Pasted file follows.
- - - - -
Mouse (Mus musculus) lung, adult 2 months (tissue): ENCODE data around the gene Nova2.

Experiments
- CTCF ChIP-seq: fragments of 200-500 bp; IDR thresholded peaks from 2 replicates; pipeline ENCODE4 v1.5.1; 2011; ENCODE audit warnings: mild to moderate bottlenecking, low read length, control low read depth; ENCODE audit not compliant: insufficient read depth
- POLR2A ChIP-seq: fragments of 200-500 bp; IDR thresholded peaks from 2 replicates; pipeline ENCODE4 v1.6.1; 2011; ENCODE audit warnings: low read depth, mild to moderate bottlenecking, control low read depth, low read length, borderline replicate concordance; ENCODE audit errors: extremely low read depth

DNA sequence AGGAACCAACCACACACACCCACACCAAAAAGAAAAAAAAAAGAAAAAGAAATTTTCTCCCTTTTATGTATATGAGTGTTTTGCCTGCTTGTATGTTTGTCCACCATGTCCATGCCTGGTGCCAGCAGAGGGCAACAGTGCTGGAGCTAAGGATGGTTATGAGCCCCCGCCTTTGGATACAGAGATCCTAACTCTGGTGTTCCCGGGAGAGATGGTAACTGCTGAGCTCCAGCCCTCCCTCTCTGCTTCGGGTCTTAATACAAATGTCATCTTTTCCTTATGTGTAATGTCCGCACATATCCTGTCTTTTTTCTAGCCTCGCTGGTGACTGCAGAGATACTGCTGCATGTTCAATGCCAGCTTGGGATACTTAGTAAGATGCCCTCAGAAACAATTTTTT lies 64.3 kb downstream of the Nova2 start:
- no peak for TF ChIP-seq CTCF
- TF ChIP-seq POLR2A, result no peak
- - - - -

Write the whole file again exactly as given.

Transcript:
Mouse (Mus musculus) lung, adult 2 months (tissue): ENCODE data around the gene Nova2.

Experiments
- CTCF ChIP-seq: fragments of 200-500 bp; IDR thresholded peaks from 2 replicates; pipeline ENCODE4 v1.5.1; 2011; ENCODE audit warnings: mild to moderate bottlenecking, low read length, control low read depth; ENCODE audit not compliant: insufficient read depth
- POLR2A ChIP-seq: fragments of 200-500 bp; IDR thresholded peaks from 2 replicates; pipeline ENCODE4 v1.6.1; 2011; ENCODE audit warnings: low read depth, mild to moderate bottlenecking, control low read depth, low read length, borderline replicate concordance; ENCODE audit errors: extremely low read depth

DNA sequence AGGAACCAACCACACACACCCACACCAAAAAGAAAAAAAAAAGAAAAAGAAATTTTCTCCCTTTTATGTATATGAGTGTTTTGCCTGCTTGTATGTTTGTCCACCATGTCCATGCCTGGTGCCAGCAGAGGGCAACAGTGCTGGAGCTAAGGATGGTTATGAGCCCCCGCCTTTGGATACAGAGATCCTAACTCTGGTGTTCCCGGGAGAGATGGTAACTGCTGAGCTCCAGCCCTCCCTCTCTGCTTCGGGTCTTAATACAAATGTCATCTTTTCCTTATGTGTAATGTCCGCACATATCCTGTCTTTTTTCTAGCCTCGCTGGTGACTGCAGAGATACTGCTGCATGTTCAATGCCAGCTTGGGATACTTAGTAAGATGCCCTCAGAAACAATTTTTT lies 64.3 kb downstream of the Nova2 start:
- no peak for TF ChIP-seq CTCF
- TF ChIP-seq POLR2A, result no peak